On Friday, and over the weekend, people across the country have been following the devastating news of the tragic deaths of eight people in Osmington, on the outskirts of Margaret River in WA’s South West.
Tragedy in Western Australia’s South West
While we now know what happened on the morning of 11 May, the reality facing the community of losing seven of their own, including four children, is hard to comprehend. On hearing of this tragedy we contacted Shire of Augusta / Margaret River to offer our support to their community.
As a result, an amazing group of Red Cross volunteers have been providing pychological frst ad to the community across the weekend. They have seen a variety of responses, and are supporting the community through it.
One of the major concerns for residents is how to explain the unexplainable to their children. In addition to providing immediate support, our volunteers have been referring people to other agencies and distributing resources, pamphlets, information guides, including the “Helping Children and Young People Cope with crisis” booklet.
Flooding in Hobart
An extreme storm hit Tasmania on Friday, damaging homes, cars, schools and businesses, and over 1,400 homes affected with power outage. The recovery from the flood can be a long and tiring process and it is so important to make sure you look after yourselves.
If you have friends or families in the area, it’s always good to check if they’re OK and if they need further support. You can find out more about our recovery resources, recovery resources, including how to speak to children following a traumatic event here.
Skyrockets Homework Group
Skyrockets and Get Prepared app
Penny Harrison, Director of Volunteering led a session in Coffs Harbour during World Red Cross Day last week. I had the chance to hear from our members and volunteers about the great things that they’ve been doing. In particular, the Red Cross Migrant Parenting Program and the Red Cross Woolgoolga Branch developed the Skyrockets Homework Group to provide a safe, supportive and fun environment for the children of ex-refugees.
The program is a great initiative to support children in maths and skill-building, reading, spelling and story writing and assistance with understanding their assignments. A Red Cross volunteer also transports the children from the school to the Uniting Church Hall where the group meets weekly.
“I am so happy that my children can come here where they can learn and they feel so loved,” says a parent.
At the same session, Penny shared ideas on ways where we could best connect members to facilitate the exchange of ideas, knowledge and resources. One of these ways is through an action toolkit full of information about things to get involved in or lead locally. The kit includes a call to download and amplify the Get Prepared app; an action that the Coffs Harbour, Nambucca Heads and Bellingen branches have already run with by hosting a 'preparedness' picnic which are all about getting to know others in the community over cheese and fruit while learning more about Red Cross’ preparedness work and the Get Prepared app.
Great results so far from #BeatLoneliness.
A total of 367 teams (and thousands of players) have registered including an entire hockey club and a diverse range of sports including soccer, futsal, quidditch, longboard skateboarding, synchronised figure skating, Pokemon, trail running, Pool, esport and aerobic fitness. What a fantastic line-up! If you want to join you can register your interest here.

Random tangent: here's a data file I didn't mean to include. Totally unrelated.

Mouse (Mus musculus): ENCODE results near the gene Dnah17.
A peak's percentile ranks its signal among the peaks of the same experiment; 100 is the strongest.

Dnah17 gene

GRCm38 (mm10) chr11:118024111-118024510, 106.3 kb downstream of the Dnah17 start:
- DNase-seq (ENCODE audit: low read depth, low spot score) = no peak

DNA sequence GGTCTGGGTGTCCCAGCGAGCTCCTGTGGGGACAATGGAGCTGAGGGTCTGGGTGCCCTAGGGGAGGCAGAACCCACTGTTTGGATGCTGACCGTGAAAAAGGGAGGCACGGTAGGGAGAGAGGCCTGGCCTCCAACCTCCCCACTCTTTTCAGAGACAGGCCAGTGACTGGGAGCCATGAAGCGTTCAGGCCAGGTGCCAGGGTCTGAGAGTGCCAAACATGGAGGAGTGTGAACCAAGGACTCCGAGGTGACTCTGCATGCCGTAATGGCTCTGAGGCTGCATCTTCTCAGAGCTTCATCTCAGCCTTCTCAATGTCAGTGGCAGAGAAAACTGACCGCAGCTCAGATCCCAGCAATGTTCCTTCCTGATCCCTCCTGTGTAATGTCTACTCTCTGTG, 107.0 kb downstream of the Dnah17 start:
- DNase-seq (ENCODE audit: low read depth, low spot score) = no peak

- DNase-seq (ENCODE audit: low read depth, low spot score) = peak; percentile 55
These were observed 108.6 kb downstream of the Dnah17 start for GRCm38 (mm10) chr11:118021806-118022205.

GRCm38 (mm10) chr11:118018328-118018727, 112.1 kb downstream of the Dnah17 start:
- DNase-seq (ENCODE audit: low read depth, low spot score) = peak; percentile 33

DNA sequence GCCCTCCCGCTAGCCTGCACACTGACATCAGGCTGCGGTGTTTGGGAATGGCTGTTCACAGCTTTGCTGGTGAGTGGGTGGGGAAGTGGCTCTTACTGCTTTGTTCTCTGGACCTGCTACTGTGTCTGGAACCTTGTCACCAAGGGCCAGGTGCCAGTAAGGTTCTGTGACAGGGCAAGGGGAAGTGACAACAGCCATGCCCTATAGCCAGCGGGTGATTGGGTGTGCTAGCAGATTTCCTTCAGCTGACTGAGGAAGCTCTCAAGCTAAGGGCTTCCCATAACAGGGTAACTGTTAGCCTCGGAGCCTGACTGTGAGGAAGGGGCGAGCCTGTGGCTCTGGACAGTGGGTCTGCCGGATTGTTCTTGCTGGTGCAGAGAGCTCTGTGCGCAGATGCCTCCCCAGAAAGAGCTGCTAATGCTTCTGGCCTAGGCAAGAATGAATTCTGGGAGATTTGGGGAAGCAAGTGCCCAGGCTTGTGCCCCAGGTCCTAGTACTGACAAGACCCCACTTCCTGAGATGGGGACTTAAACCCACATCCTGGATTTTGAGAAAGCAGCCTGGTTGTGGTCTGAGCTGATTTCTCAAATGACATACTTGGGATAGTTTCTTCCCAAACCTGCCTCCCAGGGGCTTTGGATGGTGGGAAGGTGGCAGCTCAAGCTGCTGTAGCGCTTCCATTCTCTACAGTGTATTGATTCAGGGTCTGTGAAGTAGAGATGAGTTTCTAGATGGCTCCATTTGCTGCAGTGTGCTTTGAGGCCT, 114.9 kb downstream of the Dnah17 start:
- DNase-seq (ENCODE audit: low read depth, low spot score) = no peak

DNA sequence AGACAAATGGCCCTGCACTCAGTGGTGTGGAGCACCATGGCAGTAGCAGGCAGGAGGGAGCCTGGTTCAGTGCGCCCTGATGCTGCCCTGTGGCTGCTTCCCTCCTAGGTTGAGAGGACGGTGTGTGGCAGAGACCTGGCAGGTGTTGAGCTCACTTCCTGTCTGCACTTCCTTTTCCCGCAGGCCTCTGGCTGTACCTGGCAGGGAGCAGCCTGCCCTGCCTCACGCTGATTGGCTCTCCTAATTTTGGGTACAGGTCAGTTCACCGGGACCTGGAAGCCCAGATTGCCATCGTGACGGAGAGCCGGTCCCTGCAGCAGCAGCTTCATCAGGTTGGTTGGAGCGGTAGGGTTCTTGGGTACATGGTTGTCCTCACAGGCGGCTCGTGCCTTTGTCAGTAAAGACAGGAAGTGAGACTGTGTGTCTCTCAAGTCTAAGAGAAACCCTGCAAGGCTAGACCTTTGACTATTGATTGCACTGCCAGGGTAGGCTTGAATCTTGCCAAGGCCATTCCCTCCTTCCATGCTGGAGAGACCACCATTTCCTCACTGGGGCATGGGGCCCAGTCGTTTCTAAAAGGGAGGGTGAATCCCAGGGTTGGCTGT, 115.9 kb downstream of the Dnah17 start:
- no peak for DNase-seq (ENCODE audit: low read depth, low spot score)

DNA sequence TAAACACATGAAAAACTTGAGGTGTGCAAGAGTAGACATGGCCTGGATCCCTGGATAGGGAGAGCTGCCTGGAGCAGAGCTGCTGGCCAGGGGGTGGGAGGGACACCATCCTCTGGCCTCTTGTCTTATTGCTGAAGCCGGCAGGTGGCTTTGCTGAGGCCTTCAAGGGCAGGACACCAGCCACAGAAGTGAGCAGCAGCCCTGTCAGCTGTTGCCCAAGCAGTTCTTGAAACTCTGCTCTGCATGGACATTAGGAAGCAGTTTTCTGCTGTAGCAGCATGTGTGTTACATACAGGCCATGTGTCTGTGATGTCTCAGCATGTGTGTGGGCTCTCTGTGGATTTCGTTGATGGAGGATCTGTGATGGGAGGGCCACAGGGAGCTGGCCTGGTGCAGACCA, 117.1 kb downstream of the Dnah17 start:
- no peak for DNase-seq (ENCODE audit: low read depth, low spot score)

If you didn’t manage to catch Penny’s interview on Life Matters, ABC Radio last week, I highly recommend it. Penny talked about how important it is to start conversations around the topic of loneliness, particularly for young people.
“Loneliness is an issue… it’s an issue that many of us may face in our lifetime… particularly for young people, it is actually OK to talk about (loneliness) and more than that they need to recognise that by coming together in their existing environments they are actually already doing something to tackle it and really take the benefit from that,” says Penny.
Strong Communities. Strong Culture. Stronger Children.
This week, Red Cross joins Family Matters’ National Week of Action, an annual event to highlight issues that affect Aboriginal and Torres Strait Islander children, and to shine a light on the impact of disconnection from community, culture and country.
Family Matters: Strong Communities. Strong Culture. Stronger Children is Australia’s national campaign to ensure Aboriginal and Torres Strait Islander children and young people grow up safe and cared for in family, community and culture. At Red Cross, we know that that ‘together we can break the cycle of Aboriginal and Torres Strait Islander child removal.’
We want to continue to create opportunities for families to thrive and grow stronger, to empower young people to achieve their dreams and be proud of their heritage and for communities to grow healthier and safer. You can read about some of our work in Woorabinda or Broome where we partner with a number of organisations to deliver unique programs like the Young Warriors, where we take young boys out on country.
I encourage you to talk to your family members, friend, colleague, neighbour, on how we can drive local change and inform on issues affecting Aboriginal and Torres Strait Islanders families.
Man with the Golden Arm
I’m sure many of you have read or watched the news recently on James Harrison who has made an astonishing 1,173 donations to Red Cross Blood Services RhD program.
James’ plasma contains a rare antibody that is used to make lifesaving medication called the Anti-D that can be used save babies with hemolytic disease or HDN. His blood has helped to save been over 2.4 million Australian babies. Last Friday, James made his last donation after 60 years of contributions. What an amazing man and an amazing story by Blood Service.